Suffolk’s forgotten beauty: ‘High Suffolk’
PUBLISHED: 10:30 19 September 2016
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Suffolk Preservation Society safeguards some of the county’s most precious and endangered landscapes and buildings. Fiona Cairns, director, talks about the often overlooked beauty of High Suffolk’s green space
Suffolk commons, greens and tyes – what and where are they? How can it be that a type of land covering nearly 1,800 hectares across Suffolk is hardly noticed? Yet this is what seems to have happened to the unique archipelago of land and buildings that is sometimes known as ‘High’ Suffolk.
It stretches from Great Ashfield and Walsham-le-Willows in the west to the South Elmhams and the north side of Halesworth in the east, reaching out in an arc from the edge of the Waveney valley in the north to the edges of the Gipping and Deben valleys in the south. A vast area of unspoilt rural green space.
This landscape is characterised by a tapestry of open grassland known as greens – or tyes for those south of the Gipping – some of which are extensive and cover many hectares, such as Mellis, while the majority of them are small and measure less than an acre.
These open spaces are typically characterised by the ubiquitous Suffolk vernacular cottages and farmsteads which encircle and define these open greens. In part of north Suffolk there are thought to be more than 200 such open spaces, each distinct and separate from the others.
But this vision is more than just pleasant on the eye. It is a living reminder of what much of the county and indeed the country would have looked like before the great enclosure movements, which divided up the land into parcels of hedge-rowed fields. This is especially true of those greens which are grazed by cattle, such as Chippenhall Green, as part of the management programme of this biodiverse rich area.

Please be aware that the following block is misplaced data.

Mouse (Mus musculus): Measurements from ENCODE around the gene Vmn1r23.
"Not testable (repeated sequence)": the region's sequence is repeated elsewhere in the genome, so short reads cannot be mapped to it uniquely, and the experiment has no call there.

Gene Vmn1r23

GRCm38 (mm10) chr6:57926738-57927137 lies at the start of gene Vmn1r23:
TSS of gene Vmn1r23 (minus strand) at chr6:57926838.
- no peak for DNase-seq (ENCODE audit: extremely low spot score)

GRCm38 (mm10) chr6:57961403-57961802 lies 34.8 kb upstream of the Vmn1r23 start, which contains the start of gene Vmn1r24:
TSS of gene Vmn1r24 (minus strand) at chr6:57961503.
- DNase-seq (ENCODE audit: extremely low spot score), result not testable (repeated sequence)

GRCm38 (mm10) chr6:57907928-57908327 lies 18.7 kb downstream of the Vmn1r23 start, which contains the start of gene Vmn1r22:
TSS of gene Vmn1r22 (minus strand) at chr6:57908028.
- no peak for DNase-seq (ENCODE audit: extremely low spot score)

The reasons for their survival as greens are various and variously contested. In part, the clay soils are frequently poor in nutrients and badly drained and so of little agricultural value. By other accounts, the local social structure was characterised by a weaker than average gentry, who were incapable or simply unwilling to take on a more powerful than average class of smallholders.
But whatever the cause, I would argue that these rural greens are more authentic in their unspoilt simplicity, with their added value of wildlife and flora and picturesque value of Suffolk’s rural past, than their wealthier and more built-up neighbours. In recent years they have increasingly come under threat from piecemeal and ill-conceived housing development.
But there is a more insidious threat of encroaching suburbanisation – inappropriate mowing and planting of commons, the creation of hard-standings, use as pony paddocks, as well as the more drastic ditching practices to deter travellers.
Unlike more cleverly branded character areas, such as the Dedham Vale, the Deben Estuary or the ‘Heritage’ Coast, Suffolk’s greens lack a coherent ‘image’ and hence a place in most people’s consciousness. Crucially, they are devoid of the ‘landscape designation’ of these better known areas that enjoy a degree of protection within the planning system.
Also, because of their sheer geographical spread, the greens and commons fall within a multitude of ownerships, including parish councils and the Suffolk Wildlife Trust, as well as numerous private individuals, all with varying management regimes. If we really want to maintain this fragile landscape we need a much greater appreciation of their special qualities and a more sensitive approach by owners and the communities who live in and within them.
If not, I worry that Suffolk’s rural simplicity of landscape character and countryside heritage will be lost forever.